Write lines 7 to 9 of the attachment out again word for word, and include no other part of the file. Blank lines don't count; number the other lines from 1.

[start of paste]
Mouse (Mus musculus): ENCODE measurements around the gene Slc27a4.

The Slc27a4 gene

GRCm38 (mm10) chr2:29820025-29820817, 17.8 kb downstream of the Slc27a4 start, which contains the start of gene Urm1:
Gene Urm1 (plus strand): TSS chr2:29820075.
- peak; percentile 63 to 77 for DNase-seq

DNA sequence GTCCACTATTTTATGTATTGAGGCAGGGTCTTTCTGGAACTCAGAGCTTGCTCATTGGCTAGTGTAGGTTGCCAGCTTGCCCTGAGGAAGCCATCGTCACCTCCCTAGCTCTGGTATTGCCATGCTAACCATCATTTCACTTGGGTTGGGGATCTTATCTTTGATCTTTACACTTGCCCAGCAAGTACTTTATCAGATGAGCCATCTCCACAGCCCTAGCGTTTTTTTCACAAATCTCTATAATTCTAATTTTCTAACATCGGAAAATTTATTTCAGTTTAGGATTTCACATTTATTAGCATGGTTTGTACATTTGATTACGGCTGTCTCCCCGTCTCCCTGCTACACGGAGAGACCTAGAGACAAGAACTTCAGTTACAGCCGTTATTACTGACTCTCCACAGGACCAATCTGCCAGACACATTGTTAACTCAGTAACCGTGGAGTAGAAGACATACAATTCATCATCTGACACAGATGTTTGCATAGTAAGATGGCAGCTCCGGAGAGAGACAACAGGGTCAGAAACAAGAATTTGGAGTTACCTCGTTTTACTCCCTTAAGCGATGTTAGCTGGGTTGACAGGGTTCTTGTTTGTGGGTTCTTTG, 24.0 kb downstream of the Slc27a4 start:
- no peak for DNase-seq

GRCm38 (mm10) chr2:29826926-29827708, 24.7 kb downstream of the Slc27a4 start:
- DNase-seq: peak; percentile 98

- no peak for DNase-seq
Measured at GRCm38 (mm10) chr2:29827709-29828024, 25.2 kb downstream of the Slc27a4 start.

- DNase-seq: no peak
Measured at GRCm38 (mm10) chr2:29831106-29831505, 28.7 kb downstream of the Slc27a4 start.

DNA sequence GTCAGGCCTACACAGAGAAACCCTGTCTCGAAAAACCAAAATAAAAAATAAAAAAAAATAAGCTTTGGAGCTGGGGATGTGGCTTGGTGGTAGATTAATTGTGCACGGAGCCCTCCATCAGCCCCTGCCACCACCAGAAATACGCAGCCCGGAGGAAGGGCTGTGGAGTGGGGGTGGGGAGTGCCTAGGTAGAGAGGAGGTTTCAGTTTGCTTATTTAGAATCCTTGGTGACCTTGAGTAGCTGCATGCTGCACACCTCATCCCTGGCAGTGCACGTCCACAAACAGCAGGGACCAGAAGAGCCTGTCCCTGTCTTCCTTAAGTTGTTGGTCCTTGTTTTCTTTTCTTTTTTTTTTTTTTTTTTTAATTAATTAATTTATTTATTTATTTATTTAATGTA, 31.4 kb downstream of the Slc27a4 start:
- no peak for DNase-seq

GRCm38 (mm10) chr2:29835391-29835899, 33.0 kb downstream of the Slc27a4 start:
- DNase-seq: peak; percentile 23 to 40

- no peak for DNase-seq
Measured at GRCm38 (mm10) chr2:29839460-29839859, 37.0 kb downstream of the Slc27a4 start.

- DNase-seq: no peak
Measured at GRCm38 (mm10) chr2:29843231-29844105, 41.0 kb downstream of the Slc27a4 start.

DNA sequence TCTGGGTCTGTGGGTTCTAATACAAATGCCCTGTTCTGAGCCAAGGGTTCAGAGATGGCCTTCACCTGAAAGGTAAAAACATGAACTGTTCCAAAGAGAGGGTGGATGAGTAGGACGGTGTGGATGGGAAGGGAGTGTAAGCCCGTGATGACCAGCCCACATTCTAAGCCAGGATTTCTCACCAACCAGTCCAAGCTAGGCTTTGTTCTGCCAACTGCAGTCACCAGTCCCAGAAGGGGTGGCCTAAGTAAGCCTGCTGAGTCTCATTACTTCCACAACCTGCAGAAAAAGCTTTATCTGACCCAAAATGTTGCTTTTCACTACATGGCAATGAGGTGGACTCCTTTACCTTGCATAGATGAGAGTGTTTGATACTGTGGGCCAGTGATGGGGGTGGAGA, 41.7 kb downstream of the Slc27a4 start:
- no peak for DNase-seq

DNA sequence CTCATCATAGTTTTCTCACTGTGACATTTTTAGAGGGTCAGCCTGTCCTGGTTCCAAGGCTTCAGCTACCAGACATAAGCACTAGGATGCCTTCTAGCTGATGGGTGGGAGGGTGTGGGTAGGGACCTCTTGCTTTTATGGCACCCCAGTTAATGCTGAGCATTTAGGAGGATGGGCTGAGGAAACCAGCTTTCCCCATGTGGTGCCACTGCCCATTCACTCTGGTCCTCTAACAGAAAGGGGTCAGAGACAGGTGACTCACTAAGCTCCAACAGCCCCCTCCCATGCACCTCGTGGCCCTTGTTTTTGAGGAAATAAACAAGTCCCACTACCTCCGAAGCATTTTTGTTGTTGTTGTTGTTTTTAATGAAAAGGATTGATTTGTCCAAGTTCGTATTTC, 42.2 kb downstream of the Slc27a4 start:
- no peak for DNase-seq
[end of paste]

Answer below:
- no peak for DNase-seq

GRCm38 (mm10) chr2:29826926-29827708, 24.7 kb downstream of the Slc27a4 start:
- DNase-seq: peak; percentile 98